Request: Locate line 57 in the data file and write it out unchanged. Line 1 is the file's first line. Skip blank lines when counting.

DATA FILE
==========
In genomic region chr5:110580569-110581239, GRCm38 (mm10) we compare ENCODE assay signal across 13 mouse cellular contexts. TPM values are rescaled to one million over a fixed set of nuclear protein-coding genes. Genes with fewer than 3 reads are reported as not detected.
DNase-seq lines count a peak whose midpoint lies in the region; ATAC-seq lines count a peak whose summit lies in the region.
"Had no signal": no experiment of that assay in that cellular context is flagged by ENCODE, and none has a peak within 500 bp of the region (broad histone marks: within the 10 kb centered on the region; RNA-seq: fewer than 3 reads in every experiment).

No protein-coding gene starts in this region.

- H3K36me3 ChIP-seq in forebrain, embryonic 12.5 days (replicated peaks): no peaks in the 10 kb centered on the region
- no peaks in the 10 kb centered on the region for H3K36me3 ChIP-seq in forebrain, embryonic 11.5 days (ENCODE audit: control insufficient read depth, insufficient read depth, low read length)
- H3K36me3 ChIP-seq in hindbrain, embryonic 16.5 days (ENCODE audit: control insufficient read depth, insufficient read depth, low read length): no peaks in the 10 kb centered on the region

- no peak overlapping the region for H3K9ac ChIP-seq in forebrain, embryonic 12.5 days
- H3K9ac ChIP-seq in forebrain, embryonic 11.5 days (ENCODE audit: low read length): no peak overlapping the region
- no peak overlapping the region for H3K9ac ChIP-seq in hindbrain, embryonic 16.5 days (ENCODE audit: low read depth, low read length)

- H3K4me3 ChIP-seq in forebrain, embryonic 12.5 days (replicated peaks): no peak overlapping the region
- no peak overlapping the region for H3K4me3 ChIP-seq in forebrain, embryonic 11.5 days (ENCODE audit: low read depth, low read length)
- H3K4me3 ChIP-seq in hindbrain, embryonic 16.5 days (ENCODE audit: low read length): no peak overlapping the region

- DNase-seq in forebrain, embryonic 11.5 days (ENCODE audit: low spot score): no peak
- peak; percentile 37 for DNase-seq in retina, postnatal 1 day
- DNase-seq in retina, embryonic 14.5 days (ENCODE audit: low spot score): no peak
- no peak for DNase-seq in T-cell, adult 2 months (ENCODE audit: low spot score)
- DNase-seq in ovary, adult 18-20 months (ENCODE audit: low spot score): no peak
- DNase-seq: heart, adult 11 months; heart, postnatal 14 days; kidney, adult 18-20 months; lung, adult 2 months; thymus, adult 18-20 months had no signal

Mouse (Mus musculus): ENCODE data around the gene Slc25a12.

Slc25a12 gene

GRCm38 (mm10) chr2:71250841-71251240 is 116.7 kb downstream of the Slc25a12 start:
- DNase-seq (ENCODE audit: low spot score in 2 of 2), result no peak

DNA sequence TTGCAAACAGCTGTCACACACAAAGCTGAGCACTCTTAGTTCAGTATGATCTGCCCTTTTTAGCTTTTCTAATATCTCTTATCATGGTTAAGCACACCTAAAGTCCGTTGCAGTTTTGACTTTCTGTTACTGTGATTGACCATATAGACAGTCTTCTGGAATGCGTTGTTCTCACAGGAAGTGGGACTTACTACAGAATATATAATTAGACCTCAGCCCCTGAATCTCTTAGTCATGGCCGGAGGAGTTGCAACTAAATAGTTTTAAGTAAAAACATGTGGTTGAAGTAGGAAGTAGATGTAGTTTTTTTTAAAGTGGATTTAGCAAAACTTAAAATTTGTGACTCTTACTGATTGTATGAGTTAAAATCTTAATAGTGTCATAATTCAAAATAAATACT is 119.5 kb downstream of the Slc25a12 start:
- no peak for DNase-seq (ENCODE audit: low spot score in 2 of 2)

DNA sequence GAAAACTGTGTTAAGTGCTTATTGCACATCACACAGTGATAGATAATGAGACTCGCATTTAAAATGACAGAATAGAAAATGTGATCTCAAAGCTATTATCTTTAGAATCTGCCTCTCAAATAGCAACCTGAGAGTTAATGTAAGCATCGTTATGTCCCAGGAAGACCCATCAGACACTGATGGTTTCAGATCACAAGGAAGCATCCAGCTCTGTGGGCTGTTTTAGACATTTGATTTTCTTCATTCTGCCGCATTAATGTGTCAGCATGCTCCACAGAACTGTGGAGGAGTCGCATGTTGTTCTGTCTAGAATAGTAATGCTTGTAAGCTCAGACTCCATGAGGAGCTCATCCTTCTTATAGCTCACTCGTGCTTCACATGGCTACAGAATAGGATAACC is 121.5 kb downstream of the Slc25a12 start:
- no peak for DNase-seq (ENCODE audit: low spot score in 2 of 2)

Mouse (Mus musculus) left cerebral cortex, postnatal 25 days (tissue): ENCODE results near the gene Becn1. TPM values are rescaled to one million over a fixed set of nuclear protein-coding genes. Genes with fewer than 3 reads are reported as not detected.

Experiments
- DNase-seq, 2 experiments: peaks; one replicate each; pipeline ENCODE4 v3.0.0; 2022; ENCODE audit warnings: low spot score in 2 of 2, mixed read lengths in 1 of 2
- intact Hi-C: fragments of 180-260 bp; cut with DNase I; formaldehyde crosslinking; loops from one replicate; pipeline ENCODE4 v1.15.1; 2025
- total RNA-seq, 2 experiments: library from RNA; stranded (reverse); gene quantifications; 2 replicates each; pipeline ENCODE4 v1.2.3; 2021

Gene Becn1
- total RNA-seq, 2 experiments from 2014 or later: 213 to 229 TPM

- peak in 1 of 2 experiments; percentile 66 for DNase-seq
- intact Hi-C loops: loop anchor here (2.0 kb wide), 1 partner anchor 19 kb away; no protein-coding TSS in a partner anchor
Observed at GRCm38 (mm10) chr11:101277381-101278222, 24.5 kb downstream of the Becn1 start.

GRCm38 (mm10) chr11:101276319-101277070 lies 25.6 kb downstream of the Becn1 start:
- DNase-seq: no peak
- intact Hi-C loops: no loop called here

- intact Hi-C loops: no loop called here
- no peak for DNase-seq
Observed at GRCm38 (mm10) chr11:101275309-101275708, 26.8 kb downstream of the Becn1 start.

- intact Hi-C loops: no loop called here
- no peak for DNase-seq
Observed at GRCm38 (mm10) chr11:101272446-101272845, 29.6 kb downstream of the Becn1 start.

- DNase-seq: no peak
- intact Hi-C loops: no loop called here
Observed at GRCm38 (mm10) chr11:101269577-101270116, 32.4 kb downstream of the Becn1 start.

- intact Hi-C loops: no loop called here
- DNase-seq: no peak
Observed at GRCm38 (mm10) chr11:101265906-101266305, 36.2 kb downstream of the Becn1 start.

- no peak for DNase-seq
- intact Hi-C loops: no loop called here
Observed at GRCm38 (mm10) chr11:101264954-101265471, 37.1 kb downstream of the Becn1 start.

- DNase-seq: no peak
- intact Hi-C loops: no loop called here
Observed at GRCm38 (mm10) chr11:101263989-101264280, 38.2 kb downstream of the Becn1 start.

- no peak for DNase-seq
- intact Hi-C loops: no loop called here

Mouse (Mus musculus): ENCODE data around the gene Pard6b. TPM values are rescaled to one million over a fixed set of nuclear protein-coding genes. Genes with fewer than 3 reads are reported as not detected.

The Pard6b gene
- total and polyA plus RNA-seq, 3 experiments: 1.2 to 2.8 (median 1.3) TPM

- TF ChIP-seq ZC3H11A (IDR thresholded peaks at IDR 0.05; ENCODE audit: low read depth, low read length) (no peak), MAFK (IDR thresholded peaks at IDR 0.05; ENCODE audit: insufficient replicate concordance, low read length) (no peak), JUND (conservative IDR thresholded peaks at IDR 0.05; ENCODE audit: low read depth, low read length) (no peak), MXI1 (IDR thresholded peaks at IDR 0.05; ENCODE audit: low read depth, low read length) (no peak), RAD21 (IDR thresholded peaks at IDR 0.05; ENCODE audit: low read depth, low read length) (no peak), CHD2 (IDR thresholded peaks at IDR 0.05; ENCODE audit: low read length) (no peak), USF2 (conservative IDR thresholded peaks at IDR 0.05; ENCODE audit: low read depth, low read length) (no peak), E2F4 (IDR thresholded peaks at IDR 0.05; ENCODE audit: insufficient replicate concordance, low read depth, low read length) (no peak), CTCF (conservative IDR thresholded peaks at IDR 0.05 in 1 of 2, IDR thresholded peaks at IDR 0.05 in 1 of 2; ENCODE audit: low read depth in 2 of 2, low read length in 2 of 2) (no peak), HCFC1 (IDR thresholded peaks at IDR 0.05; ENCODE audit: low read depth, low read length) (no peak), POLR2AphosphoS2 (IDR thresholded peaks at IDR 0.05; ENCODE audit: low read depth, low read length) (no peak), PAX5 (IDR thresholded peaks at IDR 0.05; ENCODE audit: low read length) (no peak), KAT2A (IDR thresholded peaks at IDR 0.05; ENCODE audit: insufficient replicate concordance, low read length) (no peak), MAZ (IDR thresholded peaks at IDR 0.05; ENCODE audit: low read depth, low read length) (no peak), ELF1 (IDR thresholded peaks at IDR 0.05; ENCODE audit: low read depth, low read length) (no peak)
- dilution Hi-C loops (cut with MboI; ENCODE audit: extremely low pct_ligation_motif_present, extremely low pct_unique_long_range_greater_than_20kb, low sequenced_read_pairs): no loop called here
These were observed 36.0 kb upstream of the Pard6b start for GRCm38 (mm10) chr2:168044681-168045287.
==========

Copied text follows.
- intact Hi-C loops: no loop called here